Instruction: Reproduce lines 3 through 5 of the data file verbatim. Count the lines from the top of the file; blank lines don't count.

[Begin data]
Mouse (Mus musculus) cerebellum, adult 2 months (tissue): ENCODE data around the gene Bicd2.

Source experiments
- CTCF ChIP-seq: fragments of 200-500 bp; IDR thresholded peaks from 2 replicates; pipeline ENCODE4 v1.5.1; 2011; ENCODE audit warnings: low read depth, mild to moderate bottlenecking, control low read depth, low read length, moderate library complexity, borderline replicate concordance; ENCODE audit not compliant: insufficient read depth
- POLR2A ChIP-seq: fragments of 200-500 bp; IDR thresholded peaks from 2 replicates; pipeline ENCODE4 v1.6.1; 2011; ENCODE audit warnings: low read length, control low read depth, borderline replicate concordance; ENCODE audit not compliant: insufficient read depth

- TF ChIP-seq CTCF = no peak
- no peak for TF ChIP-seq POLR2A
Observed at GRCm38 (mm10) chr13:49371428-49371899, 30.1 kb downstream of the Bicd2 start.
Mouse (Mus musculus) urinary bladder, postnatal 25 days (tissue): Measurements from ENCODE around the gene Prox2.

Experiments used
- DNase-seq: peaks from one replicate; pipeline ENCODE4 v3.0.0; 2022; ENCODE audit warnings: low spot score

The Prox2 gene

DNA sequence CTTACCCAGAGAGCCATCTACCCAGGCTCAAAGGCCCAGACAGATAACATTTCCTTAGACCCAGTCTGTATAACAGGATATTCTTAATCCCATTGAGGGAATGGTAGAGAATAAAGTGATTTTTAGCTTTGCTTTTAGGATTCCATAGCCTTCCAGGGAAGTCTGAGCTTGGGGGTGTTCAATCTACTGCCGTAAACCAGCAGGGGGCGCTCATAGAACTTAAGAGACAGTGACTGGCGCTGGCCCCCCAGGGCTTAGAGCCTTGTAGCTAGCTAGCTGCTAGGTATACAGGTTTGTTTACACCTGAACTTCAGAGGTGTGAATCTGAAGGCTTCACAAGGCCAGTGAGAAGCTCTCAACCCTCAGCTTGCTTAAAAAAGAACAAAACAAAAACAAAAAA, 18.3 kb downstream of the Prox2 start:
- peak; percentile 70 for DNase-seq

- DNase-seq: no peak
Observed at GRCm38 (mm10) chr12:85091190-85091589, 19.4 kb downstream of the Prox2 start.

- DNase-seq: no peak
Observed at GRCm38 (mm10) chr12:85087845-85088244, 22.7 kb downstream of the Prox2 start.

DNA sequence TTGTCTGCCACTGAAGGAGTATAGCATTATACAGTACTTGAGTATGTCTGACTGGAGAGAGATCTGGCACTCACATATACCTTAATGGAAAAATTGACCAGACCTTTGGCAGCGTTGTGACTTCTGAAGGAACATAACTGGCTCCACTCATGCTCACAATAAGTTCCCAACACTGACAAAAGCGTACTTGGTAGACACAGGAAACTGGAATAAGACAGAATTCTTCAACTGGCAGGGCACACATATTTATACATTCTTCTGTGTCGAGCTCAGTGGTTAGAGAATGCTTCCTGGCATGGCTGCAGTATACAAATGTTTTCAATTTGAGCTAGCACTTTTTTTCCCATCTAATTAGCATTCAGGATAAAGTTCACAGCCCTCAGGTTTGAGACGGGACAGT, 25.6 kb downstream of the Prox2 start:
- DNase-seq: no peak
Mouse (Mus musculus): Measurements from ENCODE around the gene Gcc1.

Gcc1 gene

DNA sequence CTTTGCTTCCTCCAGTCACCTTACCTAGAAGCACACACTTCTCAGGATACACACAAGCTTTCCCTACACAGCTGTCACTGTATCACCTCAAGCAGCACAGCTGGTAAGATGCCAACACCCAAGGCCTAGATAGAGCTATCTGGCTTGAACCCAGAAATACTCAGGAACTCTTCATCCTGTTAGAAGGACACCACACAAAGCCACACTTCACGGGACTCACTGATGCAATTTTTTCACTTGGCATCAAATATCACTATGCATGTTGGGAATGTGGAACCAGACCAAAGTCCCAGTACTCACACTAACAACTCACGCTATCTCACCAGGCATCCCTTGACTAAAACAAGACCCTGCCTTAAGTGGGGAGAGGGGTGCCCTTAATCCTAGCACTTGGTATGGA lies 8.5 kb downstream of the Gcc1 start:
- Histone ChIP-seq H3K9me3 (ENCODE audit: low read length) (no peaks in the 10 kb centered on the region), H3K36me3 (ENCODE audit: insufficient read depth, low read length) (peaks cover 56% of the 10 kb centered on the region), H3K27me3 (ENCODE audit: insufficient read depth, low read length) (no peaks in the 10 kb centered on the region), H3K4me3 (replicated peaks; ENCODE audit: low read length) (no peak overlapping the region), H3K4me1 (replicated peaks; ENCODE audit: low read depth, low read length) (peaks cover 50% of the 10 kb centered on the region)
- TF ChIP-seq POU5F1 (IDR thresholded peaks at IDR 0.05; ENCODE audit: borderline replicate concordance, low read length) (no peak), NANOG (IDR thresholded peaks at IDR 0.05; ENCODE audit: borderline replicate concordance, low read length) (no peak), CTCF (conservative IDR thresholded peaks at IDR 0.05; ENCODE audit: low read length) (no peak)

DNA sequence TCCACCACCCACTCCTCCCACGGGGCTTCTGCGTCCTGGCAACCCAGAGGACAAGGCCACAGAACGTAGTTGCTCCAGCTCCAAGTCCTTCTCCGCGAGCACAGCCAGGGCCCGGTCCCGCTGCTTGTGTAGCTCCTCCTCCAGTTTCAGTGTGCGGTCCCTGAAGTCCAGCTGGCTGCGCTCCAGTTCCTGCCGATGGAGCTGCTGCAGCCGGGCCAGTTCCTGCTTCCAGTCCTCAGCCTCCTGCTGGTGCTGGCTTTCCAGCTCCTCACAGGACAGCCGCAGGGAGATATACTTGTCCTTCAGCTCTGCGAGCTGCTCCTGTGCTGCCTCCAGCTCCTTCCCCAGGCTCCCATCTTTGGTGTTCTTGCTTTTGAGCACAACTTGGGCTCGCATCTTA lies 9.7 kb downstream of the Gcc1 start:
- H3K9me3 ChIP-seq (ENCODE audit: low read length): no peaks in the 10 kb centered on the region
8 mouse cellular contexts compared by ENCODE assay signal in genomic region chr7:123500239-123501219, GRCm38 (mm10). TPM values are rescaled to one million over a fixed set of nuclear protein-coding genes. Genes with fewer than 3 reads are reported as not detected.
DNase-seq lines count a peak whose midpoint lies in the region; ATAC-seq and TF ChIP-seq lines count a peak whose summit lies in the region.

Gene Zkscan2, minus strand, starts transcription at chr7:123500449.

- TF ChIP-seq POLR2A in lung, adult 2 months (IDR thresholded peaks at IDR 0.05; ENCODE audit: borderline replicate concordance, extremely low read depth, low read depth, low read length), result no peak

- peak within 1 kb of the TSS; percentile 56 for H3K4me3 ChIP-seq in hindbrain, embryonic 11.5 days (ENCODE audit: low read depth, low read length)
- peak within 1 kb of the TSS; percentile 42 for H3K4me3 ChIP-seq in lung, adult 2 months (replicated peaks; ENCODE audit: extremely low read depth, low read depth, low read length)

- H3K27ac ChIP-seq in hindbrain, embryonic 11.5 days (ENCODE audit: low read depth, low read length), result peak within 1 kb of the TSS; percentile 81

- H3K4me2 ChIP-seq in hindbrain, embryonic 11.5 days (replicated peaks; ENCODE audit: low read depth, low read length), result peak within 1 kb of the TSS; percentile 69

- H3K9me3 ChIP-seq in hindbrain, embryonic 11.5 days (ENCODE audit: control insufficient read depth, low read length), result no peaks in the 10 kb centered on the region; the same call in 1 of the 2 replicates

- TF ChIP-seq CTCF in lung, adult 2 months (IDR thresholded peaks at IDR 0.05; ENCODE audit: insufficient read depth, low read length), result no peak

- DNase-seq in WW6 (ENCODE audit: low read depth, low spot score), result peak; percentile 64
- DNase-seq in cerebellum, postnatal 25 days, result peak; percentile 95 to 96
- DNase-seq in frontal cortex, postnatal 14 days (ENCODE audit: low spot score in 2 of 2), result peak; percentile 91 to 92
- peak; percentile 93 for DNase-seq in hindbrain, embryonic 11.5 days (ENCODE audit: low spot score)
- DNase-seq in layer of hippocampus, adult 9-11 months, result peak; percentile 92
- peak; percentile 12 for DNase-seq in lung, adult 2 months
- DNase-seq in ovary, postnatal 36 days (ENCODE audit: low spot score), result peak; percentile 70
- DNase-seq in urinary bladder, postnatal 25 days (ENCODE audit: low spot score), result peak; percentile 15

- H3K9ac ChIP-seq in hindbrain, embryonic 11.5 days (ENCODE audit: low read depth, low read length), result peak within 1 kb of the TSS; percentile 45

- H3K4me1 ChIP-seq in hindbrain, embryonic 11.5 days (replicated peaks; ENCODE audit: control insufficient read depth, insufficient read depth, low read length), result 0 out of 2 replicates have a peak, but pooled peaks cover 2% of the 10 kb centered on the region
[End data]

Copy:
- CTCF ChIP-seq: fragments of 200-500 bp; IDR thresholded peaks from 2 replicates; pipeline ENCODE4 v1.5.1; 2011; ENCODE audit warnings: low read depth, mild to moderate bottlenecking, control low read depth, low read length, moderate library complexity, borderline replicate concordance; ENCODE audit not compliant: insufficient read depth
- POLR2A ChIP-seq: fragments of 200-500 bp; IDR thresholded peaks from 2 replicates; pipeline ENCODE4 v1.6.1; 2011; ENCODE audit warnings: low read length, control low read depth, borderline replicate concordance; ENCODE audit not compliant: insufficient read depth

- TF ChIP-seq CTCF = no peak